Like HowStuffWorks on Facebook!

10 Eerie Abandoned Cities You Can Visit


2
Pyramiden, Norway
Alexander Romanovskiy stands guard at the abandoned Russian mining settlement of Pyramiden. It is now a tourist attraction. DOMINIQUE FAGET/AFP/Getty Images
Alexander Romanovskiy stands guard at the abandoned Russian mining settlement of Pyramiden. It is now a tourist attraction. DOMINIQUE FAGET/AFP/Getty Images

Situated 800 miles (1,287 kilometers) from the North Pole, Pyramiden is the northernmost abandoned city you can visit. It's tucked on an archipelago between Norway and the North Pole. In 1936, the Soviet Union was granted the right to use the city's pyramidal-shaped coal fields (their shape inspired the city's name of Pyramiden). But it wasn't until after World War II that the Soviets began developing a city there, building a hospital, cafeteria, residential halls, swimming pool and even cemeteries for both residents and cats. It was meant to showcase the best of Soviet life and so was better equipped than other places in Russia. At the height of its popularity in the 1980s, more than 1,000 people lived there [source: Nuwer].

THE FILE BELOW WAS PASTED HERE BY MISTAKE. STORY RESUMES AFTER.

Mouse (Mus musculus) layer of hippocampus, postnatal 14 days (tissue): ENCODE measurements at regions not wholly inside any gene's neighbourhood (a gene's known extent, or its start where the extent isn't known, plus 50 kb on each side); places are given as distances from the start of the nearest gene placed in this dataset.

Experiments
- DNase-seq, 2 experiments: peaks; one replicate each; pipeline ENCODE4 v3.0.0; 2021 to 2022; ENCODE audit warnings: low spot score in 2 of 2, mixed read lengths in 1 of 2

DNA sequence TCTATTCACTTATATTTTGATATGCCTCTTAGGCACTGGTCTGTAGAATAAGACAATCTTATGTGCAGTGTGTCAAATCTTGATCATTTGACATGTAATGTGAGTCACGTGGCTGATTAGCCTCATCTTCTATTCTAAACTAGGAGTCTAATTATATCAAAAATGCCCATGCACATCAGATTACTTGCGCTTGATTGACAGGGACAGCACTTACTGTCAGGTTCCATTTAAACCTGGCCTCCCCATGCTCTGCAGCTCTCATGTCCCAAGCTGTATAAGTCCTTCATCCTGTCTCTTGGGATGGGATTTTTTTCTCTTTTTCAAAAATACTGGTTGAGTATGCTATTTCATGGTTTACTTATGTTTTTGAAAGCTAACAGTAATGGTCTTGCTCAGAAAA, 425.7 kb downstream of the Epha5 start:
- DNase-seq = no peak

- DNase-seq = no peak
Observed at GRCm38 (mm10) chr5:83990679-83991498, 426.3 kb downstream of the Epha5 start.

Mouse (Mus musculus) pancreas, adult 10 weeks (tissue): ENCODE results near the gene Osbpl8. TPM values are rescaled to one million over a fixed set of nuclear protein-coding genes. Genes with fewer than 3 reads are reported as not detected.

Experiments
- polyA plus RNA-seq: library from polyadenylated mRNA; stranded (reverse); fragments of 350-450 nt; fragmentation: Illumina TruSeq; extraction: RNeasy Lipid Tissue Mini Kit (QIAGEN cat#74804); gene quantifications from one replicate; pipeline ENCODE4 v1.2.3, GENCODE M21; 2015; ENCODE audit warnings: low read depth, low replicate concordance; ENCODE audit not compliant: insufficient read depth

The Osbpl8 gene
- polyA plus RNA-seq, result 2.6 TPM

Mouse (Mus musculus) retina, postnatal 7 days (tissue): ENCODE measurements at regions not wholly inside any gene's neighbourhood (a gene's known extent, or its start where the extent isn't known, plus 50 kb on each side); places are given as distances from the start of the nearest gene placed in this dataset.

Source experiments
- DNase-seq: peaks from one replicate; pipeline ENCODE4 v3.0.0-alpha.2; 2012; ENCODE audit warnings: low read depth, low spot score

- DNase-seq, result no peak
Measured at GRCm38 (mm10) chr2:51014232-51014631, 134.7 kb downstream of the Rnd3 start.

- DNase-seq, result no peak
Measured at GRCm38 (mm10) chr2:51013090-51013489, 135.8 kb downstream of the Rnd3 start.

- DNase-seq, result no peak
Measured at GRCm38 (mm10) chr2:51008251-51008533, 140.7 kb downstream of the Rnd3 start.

But the coal mines weren't profitable. Once the Soviet Union fell in 1991, Pyramiden's days were numbered. Over a six-month period in 1998, the last 300 residents shipped out, leaving plants on the windowsills, dishes in the cafeteria cupboards and linens on the beds [source: Nuwer].

Today several tour companies offer the chance to inspect this northern ghost town and Soviet-era specimen during mid-May to early October, depending on the sea ice. Overnight trips via snowmobile are also available in winter. Those staying overnight have the option of camping or staying either in the renovated Pyramiden Hotel or some repurposed shipping containers. One caution: Polar bears are occasional visitors, too. So one company recommends a guide or a visitor brings a rifle along [source: Terra polaris].


More to Explore